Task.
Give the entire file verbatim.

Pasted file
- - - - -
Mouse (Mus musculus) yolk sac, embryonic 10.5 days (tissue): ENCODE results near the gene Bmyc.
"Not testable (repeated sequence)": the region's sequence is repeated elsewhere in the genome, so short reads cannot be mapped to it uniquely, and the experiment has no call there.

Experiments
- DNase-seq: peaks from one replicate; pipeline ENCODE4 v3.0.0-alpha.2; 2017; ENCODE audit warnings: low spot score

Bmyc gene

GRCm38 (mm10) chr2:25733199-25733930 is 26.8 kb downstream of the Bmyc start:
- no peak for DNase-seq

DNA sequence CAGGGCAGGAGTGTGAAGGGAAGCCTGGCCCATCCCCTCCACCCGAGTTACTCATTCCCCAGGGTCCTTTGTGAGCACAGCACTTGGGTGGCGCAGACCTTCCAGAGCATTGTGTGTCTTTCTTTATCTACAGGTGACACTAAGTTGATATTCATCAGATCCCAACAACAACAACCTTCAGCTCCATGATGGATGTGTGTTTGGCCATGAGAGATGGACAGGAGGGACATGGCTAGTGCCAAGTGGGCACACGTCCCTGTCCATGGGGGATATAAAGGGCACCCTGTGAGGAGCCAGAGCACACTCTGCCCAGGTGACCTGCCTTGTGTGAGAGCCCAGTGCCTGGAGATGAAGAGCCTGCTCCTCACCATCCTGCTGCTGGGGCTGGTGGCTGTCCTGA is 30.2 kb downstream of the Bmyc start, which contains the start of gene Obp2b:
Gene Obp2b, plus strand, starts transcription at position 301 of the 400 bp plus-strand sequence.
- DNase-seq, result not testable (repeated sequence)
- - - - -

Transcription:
Mouse (Mus musculus) yolk sac, embryonic 10.5 days (tissue): ENCODE results near the gene Bmyc.
"Not testable (repeated sequence)": the region's sequence is repeated elsewhere in the genome, so short reads cannot be mapped to it uniquely, and the experiment has no call there.

Experiments
- DNase-seq: peaks from one replicate; pipeline ENCODE4 v3.0.0-alpha.2; 2017; ENCODE audit warnings: low spot score

Bmyc gene

GRCm38 (mm10) chr2:25733199-25733930 is 26.8 kb downstream of the Bmyc start:
- no peak for DNase-seq

DNA sequence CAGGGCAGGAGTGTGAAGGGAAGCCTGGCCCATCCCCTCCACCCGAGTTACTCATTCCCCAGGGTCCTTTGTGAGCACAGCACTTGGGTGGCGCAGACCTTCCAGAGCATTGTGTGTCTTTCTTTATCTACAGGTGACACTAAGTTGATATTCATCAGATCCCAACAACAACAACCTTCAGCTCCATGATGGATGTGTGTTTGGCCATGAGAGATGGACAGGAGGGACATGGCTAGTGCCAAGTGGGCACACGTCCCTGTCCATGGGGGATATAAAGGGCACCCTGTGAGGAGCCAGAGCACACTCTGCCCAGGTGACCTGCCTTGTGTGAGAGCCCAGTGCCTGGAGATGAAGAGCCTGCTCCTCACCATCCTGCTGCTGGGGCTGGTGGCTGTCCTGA is 30.2 kb downstream of the Bmyc start, which contains the start of gene Obp2b:
Gene Obp2b, plus strand, starts transcription at position 301 of the 400 bp plus-strand sequence.
- DNase-seq, result not testable (repeated sequence)